I’m a big fan of the guy who has apparently been attacked by a plant, at 0:19 – they say libraries are boring, but clearly they dicier places than many imagine…

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CILIP CEO news, potential CILIP President news, and Blog Birthday Cake

14 Jul

An achievement banner

  1. Phil Bradley is running for CILIP Vice-Presidency! See Phil’s blog for the announcement. How amazingly ace is that? If he is elected he will of course serve as President the following year – someone of his vision and technological know-how could position CILIP as a leader of the community, if he is able to wield as much power as I hope he is. Phil is an enormously popular and influential figure in the library community online and in the flesh, and in my own experience an absolutely lovely bloke. I think his bid should have real momentum behind it, as many of us were very disappointed that he wasn’t interviewed for the CEO position (although understanding of why that was). It’s also a great demonstration of putting money where mouth is, and stepping up, rather than just criticising from a comfortable arm-chair. So, when the time comes, if you believe in what Phil has to say about CILIP’s future, make sure you vote Bradley…
  2. CILIP have announced their new Chief Exec! Annie Mauger has been appointed; here’s the CILIP press release to announce it. I’m excited about this appointment for a few reasons – she’s got lots of library history and lots of advocacy stuff on her CV that isn’t directly library-related, so she should hopefully provide a fresh perspective on that side of things. She’s also on twitter already, and responded to an absolute deluge of new followers wishing her well on the day of her appointment with admirable courtesy and taking-it-in-her-strideness (is that a real phrase?) – must be quite overwhelming to suddenly have to engage with hundreds of members of the organisation you’re taking over, on the day of the announcement rather than when you actually start (November 1st).. Despite not being a huge twitter user previously, Annie seemed to take the time to respond to everyone’s good wishes individually, and she asked for guidance on twitter usage – I’m hoping this signifies a new era in which CILIP may be more amenable to admitting vulnerability…
  3. Have you read @ijclark (aka Thoughts of a Wannabe Librarian)’s piece in the Guardian about the value of libraries? It’s absolutely ace – you can read it here. Gives examples, sets out a convincing case, avoids sounding up-tight or hectoring- and it’s in the freaking Guardian! Escaping the Echo Chamber proper, there – Ian just emailed the Comment is Free website, proposed a piece, they said yes, he wrote it, bang. Getting published on a non-library-specific platform and being read by thousands of people is that easy! Obviously you need to have something to say and a decent knack for saying it, and Ian already has a very well written blog from which to extrapolate and formalise ideas, but the point is to just try stuff and see if it comes off, and don’t assume that national media won’t be interested in what you have to say. W00t.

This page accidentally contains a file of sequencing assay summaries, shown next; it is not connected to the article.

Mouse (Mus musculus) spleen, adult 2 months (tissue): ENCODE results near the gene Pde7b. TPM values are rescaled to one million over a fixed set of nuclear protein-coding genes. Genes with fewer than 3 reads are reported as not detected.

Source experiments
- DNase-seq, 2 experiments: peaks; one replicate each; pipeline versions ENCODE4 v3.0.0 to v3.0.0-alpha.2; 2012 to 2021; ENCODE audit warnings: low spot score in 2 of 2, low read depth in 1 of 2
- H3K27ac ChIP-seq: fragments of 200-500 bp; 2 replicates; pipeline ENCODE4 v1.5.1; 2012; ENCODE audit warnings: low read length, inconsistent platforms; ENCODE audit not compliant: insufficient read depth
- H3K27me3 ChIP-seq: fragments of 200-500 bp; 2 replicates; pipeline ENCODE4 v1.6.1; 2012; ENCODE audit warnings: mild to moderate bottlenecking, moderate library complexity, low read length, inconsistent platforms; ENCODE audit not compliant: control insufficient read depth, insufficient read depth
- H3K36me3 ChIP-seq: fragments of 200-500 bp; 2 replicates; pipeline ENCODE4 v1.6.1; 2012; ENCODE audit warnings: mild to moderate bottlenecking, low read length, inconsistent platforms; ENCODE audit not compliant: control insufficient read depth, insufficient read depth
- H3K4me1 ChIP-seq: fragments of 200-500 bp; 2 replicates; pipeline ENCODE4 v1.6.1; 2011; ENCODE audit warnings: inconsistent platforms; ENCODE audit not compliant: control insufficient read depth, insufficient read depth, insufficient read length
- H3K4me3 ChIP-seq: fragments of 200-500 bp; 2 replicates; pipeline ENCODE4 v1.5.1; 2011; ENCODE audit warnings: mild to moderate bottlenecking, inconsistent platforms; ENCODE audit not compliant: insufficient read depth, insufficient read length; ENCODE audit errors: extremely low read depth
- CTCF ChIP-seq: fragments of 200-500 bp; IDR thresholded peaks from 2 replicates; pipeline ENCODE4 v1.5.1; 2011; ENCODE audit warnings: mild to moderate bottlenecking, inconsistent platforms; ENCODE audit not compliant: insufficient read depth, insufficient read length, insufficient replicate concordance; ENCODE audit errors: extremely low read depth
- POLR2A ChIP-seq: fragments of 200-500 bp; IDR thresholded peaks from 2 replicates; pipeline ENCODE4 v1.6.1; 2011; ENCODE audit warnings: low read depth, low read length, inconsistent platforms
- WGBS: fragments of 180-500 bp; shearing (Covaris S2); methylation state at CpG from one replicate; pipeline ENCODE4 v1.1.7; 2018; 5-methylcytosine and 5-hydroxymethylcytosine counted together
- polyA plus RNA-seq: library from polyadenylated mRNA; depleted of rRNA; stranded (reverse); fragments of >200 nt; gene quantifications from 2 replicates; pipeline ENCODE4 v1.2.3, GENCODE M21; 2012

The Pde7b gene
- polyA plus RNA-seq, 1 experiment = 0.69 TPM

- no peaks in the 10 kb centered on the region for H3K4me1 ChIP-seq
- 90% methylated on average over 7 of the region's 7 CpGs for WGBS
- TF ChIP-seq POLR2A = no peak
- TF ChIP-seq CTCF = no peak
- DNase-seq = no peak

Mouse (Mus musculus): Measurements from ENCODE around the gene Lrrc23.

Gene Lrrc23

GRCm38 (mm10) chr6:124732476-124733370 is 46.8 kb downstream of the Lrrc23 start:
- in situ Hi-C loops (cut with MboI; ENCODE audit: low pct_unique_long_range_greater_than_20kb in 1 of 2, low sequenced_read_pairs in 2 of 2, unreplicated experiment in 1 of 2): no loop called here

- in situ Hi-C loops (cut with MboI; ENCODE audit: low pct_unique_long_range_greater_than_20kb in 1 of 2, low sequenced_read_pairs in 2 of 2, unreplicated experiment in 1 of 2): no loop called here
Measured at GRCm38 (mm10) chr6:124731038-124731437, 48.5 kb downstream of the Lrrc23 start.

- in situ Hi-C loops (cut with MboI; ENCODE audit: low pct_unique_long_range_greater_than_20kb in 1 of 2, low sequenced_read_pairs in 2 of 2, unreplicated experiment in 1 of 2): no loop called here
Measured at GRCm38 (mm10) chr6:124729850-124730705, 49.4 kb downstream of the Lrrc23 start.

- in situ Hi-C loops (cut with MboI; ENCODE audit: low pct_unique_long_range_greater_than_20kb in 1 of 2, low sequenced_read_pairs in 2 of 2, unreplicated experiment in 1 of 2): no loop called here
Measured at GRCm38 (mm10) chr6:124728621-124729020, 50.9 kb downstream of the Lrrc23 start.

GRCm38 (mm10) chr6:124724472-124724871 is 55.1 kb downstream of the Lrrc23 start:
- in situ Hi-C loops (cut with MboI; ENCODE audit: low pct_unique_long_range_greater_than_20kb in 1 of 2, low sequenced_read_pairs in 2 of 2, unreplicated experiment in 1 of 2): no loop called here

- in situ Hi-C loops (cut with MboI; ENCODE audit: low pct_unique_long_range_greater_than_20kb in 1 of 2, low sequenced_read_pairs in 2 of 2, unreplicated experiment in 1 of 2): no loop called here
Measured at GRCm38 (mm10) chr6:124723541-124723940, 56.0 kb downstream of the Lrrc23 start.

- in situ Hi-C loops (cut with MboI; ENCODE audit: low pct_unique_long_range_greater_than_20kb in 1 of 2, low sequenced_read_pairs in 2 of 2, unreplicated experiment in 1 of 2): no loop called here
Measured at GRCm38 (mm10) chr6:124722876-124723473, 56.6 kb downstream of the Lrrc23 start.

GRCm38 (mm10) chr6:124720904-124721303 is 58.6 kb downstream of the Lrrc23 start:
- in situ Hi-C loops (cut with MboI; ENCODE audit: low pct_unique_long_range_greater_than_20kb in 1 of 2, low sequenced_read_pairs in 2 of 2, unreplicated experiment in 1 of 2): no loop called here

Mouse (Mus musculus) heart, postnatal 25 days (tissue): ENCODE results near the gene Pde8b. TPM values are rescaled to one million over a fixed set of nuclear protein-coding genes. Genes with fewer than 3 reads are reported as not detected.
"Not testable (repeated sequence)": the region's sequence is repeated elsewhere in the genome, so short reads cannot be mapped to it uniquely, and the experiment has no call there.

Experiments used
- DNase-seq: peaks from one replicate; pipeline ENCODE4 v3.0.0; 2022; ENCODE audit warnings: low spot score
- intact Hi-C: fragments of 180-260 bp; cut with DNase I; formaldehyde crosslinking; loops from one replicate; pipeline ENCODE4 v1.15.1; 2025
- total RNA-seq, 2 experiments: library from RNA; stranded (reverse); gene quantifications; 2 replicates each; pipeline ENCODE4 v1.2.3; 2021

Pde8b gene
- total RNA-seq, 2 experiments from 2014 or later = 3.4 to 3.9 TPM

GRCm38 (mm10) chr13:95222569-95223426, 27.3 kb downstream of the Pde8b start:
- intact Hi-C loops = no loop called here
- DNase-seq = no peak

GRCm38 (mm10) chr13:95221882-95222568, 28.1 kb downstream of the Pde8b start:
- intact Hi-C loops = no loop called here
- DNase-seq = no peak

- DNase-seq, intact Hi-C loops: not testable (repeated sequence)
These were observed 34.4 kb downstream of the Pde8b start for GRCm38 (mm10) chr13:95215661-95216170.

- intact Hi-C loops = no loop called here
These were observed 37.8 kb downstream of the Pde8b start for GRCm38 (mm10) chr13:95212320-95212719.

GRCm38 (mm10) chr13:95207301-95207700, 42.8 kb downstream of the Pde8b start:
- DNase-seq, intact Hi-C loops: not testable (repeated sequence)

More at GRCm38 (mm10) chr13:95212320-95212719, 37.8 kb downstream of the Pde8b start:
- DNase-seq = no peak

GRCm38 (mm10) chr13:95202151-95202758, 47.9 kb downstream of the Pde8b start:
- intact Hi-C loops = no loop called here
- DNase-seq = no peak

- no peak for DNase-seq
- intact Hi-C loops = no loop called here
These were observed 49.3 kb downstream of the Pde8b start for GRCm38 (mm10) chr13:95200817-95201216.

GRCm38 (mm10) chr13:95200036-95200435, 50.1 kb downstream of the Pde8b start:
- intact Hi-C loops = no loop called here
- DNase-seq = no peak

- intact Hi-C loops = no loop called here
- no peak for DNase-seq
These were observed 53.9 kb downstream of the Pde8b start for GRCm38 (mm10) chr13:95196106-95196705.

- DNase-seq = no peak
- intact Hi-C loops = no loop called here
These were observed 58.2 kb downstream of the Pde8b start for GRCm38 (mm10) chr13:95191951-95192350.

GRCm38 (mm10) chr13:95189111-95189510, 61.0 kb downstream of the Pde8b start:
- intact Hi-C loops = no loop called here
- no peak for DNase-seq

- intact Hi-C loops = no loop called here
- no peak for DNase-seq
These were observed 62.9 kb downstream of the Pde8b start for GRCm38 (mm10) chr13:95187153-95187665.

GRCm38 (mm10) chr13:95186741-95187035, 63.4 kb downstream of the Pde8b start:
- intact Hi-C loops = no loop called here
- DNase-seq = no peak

4. Still a couple of places left on ‘Developing Our Professional Skills’. There are still a couple of days left to book the remaining places on the Career Development Group’s Yorkshire & Humberside AGM – you can see the official blurb here, or read my own version with a little bit more about the echolib presentation Woodsiegirl and I will be giving – Marketing the Information Profession: Escaping the Echo Chamber. We’ve successfully lobbied for it to be opened up to non Yorkshire & Humberside members, which is mint.
  5. Finally: this blog is one year old today! The first anniversary of the inaugural blog post is actually Saturday – and what an uninteresting blog post it was. It feels a lot longer than a year – I feel plugged in and connected to my profession in a way I wasn’t before I started, from the basic stuff like literally hearing about events I’d like to attend that I wouldn’t otherwise know about, to the more exciting stuff like have a network of peers I can ask to work with me on stuff like LISNPN and the Library Routes Project. (The next blog post WILL be about LISNPN!) Another thing blogging has allowed me to do is take blog posts and turn them into articles for publication, a bit like Ian did above: my piece on escaping the Echo Chamber will be made available here as soon as Library & Information Update’s 3 month embargo has expired. I’ve just passed a subscription milestone and am really chuffed about that – so thank you to everyone who reads this stuff, and comments, and makes the time put into this blog worthwhile.  :)I’ve always been interested in stats and stuff, and certainly blogging provides plenty. Here’s a top-10 of the most read posts in the year of this blog’s existence: self indulgent I know, but it is a birthday and I know I’d be interested in going back over other people’s blogs and seeing if there were any popular posts I’d missed…
  1. Hot topic! CILIP and the Media 66 comment(s) | 1401 view(s)
  2. yesterday’s librarians, tomorrow’s information professionals – 8 differences 23 comment(s) | 376 view(s)
  3. everything you’ve ever wanted to know about library blogs and blogging! 9 comment(s) | 306 view(s)
  4. the future of libraries: a video 5 comment(s) | 302 view(s)
  5. Newsnight: Lessons for Libraries 18 comment(s) | 287 view(s)
  6. Fail or Prevail: Top Tips For First Time Speakers 15 comment(s) | 240 view(s)
  7. the ‘Libraries. It’s what we do.’ idea 18 comment(s) | 215 view(s)
  8. Libraries in 2020 9 comment(s) | 205 view(s)
  9. NPC2010: That was the day that was 34 comment(s) | 193 view(s)
  10. new professionals conference, 2010 13 comment(s) | 181 view(s)